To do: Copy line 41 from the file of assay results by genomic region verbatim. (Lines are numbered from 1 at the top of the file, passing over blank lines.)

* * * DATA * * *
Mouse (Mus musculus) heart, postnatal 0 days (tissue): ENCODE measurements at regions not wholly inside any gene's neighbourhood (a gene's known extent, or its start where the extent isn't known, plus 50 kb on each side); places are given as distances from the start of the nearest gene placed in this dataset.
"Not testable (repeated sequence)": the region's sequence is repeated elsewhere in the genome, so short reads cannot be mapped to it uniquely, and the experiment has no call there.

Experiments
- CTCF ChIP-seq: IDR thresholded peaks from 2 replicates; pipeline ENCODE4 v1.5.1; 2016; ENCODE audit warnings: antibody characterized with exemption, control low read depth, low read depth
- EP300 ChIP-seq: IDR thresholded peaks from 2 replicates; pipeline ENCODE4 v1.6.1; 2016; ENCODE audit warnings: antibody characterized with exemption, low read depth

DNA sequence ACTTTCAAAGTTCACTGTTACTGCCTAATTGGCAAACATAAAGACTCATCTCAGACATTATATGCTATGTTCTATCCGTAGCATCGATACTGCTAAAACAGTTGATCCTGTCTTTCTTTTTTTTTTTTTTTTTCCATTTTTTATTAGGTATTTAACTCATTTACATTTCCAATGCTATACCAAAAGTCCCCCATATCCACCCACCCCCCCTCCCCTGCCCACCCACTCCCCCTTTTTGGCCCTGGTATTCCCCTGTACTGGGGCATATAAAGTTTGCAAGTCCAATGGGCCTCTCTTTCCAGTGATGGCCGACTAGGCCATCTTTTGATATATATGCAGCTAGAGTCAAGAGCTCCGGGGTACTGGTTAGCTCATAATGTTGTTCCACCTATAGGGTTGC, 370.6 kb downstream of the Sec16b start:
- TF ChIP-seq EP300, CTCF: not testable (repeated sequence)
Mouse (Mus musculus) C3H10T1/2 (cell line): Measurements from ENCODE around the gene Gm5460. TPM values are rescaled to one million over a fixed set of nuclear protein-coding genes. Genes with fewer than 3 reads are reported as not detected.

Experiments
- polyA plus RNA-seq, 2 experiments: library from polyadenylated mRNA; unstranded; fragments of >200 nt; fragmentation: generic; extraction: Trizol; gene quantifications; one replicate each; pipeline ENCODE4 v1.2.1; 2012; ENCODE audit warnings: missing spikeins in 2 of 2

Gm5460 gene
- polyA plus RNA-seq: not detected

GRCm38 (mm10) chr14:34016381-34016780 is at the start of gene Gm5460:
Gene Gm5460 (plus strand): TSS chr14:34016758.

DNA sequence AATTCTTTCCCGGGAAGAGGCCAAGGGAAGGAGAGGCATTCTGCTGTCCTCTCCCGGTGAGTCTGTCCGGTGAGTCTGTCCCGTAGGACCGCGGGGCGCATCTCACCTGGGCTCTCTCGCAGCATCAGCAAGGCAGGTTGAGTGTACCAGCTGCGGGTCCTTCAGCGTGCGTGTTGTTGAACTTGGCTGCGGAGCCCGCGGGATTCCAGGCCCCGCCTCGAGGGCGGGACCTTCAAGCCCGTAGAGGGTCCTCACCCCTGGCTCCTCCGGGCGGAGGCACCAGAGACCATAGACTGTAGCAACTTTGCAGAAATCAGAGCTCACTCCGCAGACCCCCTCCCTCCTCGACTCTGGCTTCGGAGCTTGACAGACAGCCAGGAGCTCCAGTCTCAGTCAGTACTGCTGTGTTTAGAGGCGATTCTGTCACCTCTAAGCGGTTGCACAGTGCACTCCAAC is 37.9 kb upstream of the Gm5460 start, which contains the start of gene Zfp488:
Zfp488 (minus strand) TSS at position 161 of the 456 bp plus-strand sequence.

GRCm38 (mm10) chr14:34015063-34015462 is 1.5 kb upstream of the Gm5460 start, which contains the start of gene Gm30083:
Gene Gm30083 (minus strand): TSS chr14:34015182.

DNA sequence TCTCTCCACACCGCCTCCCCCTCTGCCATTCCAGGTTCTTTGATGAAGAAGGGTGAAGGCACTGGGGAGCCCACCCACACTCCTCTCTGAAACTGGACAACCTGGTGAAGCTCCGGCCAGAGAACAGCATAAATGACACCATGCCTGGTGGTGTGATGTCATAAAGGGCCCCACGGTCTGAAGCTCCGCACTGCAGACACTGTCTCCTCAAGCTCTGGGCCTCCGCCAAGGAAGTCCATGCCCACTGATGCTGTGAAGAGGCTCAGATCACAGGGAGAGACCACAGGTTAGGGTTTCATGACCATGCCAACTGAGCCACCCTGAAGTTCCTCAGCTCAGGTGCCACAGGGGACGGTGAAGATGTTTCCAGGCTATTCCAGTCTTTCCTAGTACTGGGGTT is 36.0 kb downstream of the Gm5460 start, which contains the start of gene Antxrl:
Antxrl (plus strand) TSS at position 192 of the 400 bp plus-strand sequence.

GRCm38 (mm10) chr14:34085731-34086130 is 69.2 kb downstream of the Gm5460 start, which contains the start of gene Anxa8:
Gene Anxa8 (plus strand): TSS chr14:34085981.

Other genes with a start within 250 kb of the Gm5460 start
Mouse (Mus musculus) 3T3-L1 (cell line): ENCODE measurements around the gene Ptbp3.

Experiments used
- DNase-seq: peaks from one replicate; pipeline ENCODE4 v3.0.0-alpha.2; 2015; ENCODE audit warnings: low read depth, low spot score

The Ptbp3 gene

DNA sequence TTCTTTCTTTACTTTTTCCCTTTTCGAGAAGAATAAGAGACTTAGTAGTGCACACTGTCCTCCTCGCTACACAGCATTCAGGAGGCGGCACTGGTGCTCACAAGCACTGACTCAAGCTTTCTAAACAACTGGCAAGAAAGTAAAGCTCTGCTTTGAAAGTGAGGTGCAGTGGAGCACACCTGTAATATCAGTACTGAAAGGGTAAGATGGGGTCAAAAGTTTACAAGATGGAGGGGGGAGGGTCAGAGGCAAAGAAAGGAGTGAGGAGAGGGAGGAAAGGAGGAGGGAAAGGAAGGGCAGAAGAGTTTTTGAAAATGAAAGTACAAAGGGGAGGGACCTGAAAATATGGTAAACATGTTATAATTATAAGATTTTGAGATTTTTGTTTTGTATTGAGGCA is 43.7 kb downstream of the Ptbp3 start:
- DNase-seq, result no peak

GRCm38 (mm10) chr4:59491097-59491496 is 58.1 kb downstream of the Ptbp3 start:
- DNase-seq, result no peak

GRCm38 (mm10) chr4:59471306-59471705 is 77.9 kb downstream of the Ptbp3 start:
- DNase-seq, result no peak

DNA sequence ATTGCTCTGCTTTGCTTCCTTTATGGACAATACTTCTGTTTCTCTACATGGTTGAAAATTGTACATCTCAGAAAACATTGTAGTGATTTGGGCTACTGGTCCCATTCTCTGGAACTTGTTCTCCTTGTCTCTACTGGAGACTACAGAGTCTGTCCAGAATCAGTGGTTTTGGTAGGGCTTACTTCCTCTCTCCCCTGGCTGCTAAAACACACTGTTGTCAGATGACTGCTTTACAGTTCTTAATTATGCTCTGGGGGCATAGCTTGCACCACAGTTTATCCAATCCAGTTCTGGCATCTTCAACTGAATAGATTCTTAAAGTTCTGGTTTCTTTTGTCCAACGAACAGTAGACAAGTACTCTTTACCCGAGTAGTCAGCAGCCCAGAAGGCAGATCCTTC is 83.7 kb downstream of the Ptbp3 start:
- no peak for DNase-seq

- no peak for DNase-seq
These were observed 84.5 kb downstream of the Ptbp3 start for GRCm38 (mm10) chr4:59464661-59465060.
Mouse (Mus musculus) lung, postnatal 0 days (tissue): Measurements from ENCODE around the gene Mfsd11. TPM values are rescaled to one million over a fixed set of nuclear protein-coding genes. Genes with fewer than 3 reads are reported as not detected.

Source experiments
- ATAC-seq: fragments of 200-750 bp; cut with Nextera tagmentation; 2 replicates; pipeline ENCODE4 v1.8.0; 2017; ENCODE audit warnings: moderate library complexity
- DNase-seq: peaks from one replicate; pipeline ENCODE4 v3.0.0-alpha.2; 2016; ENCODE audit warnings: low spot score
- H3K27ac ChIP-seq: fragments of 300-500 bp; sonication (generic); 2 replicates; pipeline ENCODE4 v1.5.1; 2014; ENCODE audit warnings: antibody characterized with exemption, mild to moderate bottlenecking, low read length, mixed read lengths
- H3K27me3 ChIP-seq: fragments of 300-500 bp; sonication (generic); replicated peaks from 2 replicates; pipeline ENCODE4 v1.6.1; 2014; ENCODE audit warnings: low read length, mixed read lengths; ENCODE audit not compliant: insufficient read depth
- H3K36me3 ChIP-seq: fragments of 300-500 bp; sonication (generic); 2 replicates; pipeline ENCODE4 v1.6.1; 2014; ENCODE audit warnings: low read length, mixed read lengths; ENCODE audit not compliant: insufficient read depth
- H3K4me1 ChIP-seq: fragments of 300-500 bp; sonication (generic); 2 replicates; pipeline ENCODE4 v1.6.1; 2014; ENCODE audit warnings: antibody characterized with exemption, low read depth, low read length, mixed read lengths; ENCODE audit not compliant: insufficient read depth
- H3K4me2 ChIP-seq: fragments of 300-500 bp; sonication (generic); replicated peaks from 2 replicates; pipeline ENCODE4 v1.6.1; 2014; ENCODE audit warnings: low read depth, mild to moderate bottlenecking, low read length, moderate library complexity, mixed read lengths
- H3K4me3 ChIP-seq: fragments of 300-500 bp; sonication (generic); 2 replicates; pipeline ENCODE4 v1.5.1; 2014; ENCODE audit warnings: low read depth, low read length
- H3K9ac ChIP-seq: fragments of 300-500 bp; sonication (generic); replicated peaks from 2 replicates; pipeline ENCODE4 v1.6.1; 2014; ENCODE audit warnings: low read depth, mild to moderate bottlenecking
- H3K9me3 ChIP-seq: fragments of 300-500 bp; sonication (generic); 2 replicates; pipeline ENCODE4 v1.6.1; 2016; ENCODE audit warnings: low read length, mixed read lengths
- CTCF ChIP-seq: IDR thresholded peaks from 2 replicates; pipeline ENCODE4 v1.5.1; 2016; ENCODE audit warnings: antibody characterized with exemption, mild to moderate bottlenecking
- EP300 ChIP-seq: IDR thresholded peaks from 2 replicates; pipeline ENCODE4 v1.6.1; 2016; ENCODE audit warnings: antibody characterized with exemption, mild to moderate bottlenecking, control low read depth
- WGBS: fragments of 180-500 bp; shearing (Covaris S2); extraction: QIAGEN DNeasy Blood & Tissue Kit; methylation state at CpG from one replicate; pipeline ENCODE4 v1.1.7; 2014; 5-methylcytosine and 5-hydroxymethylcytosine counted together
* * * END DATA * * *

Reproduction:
- DNase-seq: peaks from one replicate; pipeline ENCODE4 v3.0.0-alpha.2; 2016; ENCODE audit warnings: low spot score